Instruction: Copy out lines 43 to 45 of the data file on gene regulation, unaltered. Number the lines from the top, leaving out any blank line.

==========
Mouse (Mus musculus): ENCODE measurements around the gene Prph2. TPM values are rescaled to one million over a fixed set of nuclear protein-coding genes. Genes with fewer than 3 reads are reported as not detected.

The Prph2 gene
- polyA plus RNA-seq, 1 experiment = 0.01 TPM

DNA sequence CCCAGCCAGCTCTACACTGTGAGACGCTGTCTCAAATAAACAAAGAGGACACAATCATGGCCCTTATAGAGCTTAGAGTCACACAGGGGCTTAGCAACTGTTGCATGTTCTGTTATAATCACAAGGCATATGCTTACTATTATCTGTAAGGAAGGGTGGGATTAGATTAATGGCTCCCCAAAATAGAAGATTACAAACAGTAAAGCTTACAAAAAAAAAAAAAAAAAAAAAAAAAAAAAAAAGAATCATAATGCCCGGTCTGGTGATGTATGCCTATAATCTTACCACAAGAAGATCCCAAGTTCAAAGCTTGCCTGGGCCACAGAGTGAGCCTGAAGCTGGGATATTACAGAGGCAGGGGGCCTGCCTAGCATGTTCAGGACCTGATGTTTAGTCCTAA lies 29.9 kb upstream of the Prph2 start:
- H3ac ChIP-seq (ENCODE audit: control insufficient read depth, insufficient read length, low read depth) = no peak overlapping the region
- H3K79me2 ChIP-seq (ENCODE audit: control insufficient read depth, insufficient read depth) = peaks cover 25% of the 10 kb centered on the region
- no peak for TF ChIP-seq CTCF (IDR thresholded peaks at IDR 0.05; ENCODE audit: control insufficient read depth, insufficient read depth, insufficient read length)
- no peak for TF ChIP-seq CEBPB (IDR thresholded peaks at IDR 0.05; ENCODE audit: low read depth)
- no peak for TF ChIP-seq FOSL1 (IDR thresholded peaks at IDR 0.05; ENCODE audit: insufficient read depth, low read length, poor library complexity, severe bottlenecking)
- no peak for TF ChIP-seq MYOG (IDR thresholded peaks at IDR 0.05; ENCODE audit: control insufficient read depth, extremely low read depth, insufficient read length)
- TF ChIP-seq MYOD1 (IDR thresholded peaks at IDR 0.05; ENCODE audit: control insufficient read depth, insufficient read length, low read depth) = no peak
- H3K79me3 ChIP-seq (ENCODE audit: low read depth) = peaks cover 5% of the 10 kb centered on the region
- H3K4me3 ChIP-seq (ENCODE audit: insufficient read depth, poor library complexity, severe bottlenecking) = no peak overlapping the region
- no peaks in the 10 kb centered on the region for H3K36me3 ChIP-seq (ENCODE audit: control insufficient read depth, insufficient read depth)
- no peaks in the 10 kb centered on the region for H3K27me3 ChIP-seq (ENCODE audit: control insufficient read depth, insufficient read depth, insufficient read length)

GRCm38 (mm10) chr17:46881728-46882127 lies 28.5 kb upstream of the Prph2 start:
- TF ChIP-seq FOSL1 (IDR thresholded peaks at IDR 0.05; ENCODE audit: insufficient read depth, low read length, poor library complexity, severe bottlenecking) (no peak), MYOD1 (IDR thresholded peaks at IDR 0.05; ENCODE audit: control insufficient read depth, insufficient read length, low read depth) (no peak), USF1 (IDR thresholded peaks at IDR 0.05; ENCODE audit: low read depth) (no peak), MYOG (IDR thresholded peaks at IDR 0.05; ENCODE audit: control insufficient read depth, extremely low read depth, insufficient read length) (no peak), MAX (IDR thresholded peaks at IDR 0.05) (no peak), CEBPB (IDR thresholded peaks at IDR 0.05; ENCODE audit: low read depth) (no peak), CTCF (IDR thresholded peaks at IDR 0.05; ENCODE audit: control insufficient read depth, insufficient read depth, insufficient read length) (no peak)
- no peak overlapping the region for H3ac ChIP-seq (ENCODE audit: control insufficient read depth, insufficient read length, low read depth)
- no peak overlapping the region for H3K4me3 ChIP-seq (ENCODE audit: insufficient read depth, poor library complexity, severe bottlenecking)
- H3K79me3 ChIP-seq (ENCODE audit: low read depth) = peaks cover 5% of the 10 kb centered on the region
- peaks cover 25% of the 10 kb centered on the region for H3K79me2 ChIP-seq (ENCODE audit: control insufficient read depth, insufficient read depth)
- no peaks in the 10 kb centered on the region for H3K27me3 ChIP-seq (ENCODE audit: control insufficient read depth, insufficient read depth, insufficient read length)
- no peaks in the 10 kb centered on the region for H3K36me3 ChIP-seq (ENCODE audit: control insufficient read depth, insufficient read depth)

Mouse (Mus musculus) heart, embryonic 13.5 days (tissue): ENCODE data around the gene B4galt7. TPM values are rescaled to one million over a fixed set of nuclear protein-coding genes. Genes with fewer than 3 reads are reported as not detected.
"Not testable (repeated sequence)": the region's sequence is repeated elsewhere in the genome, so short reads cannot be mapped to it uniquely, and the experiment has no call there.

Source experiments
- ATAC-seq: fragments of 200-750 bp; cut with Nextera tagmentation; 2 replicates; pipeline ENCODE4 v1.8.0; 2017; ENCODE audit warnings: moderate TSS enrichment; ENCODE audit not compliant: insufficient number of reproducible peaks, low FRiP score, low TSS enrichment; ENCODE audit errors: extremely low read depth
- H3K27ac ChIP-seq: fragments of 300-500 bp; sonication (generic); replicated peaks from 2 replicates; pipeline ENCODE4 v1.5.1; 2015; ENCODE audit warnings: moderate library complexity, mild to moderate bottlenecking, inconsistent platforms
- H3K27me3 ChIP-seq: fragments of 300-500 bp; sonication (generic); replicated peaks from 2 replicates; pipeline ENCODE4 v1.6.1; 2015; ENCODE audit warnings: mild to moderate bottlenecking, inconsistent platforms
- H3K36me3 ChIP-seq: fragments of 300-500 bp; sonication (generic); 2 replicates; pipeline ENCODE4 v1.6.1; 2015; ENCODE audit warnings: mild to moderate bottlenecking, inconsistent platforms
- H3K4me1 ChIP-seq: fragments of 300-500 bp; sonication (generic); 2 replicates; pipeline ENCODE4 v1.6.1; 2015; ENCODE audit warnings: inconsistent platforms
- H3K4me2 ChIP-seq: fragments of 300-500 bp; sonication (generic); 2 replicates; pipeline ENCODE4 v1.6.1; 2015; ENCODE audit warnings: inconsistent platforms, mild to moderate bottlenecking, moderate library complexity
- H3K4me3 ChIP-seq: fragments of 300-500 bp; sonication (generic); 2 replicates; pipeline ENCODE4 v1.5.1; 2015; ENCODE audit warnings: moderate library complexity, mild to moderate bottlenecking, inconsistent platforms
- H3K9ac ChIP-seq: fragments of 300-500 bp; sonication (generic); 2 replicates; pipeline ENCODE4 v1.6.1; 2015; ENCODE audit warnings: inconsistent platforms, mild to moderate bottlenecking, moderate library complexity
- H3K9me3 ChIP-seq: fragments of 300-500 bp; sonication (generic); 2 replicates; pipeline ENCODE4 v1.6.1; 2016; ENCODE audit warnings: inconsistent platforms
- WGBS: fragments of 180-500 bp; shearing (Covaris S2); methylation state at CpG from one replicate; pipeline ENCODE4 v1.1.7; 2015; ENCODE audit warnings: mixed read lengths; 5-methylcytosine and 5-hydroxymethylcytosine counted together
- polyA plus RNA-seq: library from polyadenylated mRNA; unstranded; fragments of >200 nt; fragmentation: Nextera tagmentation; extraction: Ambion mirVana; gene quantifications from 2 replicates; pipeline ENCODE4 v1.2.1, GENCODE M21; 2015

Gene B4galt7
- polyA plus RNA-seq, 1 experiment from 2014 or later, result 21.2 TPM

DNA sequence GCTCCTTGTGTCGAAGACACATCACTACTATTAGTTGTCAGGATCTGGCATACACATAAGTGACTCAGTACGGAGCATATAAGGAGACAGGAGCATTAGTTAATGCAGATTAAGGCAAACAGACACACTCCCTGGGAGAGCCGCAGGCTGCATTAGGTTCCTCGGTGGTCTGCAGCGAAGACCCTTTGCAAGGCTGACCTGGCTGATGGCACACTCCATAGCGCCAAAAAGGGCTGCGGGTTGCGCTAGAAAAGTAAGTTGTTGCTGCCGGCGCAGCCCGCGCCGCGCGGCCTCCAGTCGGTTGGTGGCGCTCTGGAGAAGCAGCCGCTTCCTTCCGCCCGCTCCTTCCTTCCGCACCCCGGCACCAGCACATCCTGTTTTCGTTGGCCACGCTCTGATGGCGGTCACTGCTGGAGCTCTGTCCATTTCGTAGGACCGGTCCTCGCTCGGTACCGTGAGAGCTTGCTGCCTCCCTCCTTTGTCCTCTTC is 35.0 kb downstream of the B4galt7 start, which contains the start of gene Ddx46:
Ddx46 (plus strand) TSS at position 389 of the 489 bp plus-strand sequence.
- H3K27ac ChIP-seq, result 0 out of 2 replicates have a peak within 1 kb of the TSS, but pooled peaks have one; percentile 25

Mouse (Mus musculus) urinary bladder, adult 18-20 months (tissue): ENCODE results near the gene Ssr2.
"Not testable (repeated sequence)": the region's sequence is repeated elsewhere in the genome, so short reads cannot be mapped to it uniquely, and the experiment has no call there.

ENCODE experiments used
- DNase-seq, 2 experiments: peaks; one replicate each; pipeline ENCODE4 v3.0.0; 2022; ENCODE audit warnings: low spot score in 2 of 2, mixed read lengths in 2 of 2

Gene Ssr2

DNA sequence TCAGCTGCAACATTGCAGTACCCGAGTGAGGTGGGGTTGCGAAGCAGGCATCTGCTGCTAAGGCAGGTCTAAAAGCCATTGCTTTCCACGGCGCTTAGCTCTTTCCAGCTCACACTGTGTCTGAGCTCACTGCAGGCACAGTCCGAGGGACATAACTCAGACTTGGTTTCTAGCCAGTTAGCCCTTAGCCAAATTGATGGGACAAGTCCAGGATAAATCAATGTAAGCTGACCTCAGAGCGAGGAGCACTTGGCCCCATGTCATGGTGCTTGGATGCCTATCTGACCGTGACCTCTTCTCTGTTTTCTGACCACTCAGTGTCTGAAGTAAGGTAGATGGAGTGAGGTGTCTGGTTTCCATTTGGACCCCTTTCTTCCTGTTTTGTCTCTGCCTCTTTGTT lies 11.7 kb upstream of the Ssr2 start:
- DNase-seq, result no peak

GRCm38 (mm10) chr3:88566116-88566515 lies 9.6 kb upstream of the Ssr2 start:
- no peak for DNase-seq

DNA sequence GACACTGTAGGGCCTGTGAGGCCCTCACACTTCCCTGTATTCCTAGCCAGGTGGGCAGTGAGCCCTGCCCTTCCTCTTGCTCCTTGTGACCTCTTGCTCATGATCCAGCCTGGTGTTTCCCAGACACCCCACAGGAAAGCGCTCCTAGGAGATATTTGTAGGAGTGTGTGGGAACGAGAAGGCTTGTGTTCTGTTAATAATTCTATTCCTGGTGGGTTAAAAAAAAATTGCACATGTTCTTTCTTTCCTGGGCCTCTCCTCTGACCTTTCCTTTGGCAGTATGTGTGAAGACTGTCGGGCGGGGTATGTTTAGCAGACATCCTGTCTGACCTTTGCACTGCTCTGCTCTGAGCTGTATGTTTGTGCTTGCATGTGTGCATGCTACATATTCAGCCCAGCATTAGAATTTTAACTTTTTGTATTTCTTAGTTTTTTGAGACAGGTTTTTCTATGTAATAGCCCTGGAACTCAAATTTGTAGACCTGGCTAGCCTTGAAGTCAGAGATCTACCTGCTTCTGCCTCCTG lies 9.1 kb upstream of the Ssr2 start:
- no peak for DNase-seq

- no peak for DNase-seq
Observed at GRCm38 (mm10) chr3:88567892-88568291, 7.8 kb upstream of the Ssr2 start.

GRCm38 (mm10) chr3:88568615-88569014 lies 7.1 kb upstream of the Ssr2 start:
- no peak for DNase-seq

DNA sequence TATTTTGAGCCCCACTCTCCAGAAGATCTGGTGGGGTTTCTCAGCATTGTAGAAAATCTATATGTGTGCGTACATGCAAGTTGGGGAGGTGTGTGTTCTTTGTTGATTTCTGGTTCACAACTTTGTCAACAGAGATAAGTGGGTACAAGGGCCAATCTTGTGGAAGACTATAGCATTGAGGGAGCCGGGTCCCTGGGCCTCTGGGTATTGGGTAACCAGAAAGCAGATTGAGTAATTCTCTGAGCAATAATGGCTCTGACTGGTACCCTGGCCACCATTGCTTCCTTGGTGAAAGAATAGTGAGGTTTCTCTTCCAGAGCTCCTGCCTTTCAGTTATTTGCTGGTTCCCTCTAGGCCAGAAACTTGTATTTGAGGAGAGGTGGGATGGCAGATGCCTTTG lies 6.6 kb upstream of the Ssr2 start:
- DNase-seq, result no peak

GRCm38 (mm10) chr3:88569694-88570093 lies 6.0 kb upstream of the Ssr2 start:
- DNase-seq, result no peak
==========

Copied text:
Mouse (Mus musculus) urinary bladder, adult 18-20 months (tissue): ENCODE results near the gene Ssr2.
"Not testable (repeated sequence)": the region's sequence is repeated elsewhere in the genome, so short reads cannot be mapped to it uniquely, and the experiment has no call there.

ENCODE experiments used